Pierre Party Saturday August 22

Saturday, August 15th, 2009

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Clark – Growls Garden EP

Tuesday, March 17th, 2009

I’ve always liked Clark, ever since he was known as “Chris Clark” and releasing tracks that the naysayers were writing off as sub-aphex slag. I saw huge gems in Clarence Park and I eagerly anticipated his next release, which, for many years I was certain would never arrive. When it finally did, it was met with a mixture of excitement and disappointment. The thrill of the new bleeps and blops and scrapes and grinds and that deep, echoey bass that feels like it’s surrounding you, they were all present, but the depth of melody felt lacking. The EPs and LPs kept coming and with each one, that newfound excitement returned, but there have always been tracks that left me aching for something more, while others blew my mind entirely.

Turning Dragon, despite lacking for a softer, quieter side, felt like a solid fix to this problem: he had finally created an album that just tore my ass up with every track. Yes!

Here, Clark is trying something new: vocals, and I feel like it works for him. The title track is an absolutely amazing piece of work, with echoes of “Wicked Life” from the Throttle Clarence EP, it is rare that a song can start strong and then just continue to get stronger and stronger, but this one does. The repeated vocal line, well, honestly it doesn’t add much, but it’s not taking anything away, and it makes it feel like a song, rather than just another electronic track from just another electronic musician. It manages to have the epic powerhouse feel of the best-ever nine inch nails songs but without the angsty teenage livejournal drivel of Reznor’s lyrics.

The Magnet Mine takes a while to find its stride but it has moments of greatness, and the spazzy, high-pitched intro eventually settles into a groove that is captivating.

Seaweed feels designed to disorient, I can picture Clark sitting at a synth with his hand on the volume knob, watching someone in a tiny white room listening to the track, feeling the groove and bobbing their head, and just when the test subject gets comfortable with the beat, he turns the knob, sending blasts of noise into the chamber and upsetting the mood, sending the subject into fits of terror and confusion. It’s an interesting accomplishment, but not one I’m certain I can consistently tolerate.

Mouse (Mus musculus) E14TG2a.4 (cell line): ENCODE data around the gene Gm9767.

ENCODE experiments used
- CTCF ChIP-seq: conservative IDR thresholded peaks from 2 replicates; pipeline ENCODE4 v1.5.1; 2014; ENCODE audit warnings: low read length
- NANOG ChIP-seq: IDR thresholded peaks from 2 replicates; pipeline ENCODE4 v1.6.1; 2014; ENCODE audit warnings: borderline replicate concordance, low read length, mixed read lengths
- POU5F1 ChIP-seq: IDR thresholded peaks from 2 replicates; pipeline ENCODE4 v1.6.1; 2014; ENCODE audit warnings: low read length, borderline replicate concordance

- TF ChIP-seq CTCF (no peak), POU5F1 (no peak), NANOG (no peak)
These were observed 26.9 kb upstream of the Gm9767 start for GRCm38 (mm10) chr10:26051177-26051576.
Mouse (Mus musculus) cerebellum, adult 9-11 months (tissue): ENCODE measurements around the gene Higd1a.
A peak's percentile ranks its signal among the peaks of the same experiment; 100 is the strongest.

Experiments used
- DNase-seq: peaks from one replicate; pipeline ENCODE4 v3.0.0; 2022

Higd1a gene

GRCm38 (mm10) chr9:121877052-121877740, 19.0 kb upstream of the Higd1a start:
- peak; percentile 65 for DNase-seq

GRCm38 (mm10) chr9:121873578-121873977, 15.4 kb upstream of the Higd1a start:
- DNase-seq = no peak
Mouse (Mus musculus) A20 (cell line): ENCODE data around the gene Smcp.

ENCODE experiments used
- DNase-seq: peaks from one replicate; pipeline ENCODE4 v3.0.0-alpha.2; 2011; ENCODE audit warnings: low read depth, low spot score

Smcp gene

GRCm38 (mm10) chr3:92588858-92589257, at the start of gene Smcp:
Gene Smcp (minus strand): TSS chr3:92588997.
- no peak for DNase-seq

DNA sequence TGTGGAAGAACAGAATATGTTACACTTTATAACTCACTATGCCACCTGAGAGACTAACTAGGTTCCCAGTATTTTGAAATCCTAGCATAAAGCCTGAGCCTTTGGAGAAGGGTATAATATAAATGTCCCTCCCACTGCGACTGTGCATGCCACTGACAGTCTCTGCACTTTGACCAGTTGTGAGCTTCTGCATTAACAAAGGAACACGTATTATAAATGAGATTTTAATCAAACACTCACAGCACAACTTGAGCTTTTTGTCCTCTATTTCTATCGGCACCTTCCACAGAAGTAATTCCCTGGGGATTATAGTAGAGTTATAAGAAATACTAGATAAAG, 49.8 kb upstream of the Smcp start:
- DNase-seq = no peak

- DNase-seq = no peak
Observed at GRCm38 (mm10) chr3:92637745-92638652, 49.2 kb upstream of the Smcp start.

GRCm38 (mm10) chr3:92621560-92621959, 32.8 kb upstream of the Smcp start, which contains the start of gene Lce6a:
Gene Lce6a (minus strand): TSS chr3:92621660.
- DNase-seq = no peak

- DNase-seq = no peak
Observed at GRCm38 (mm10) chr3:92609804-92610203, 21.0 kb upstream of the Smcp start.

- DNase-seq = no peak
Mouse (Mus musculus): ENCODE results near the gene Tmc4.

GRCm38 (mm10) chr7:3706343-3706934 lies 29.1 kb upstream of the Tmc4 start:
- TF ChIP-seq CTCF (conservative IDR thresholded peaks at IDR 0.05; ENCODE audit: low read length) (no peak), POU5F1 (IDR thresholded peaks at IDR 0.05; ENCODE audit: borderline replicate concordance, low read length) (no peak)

Gonk Roughage brings back the vocals, this time playing with another style: the chopped up hip-hop spoken word. The song is driven and it makes heads bob, and as usual, Clark throws in so many maddeningly variable effects that it never kills your attention span, but it’s not as visceral and moving as Growls Garden.

“Distant Father Torch” is the second highlight of this record, feeling like the dance club sequel (or prequel) to “Cremation Drones.” If “drones” was the sound of being locked in a coffin and pushed into the flames, this is the funeral service in the giant menacing church, tall stained glass windows towering above, the sound of the organ fuzzing in and fuzzing out, building the tension as you walk toward the open casket for that look inside.

The EP ends on the usual Clark note, with the ambient, droney number “Farewell Mining Town.” The track itself is gorgeous, but the predictability left me a bit cold: it’s like the twist on an M. Night Shyamalan movie, you don’t know exactly what it will be, but you know it will be there. Clark puts himself on par with any track from Belong with this ambient piece, but I am dying for him to do something like this with a more melody oriented side, something I can hum, not just be numbed by.

I won’t call it a disappointment by any means. As usual, I found myself driving around and being blown away by the sounds I heard, but the title track built a tower that could not be climbed by the rest of the EP. However, if that song is any indication of what’s to come, there’s a lot more to look forward to from Clark.

Listen to a sample of the title track at Warp Records

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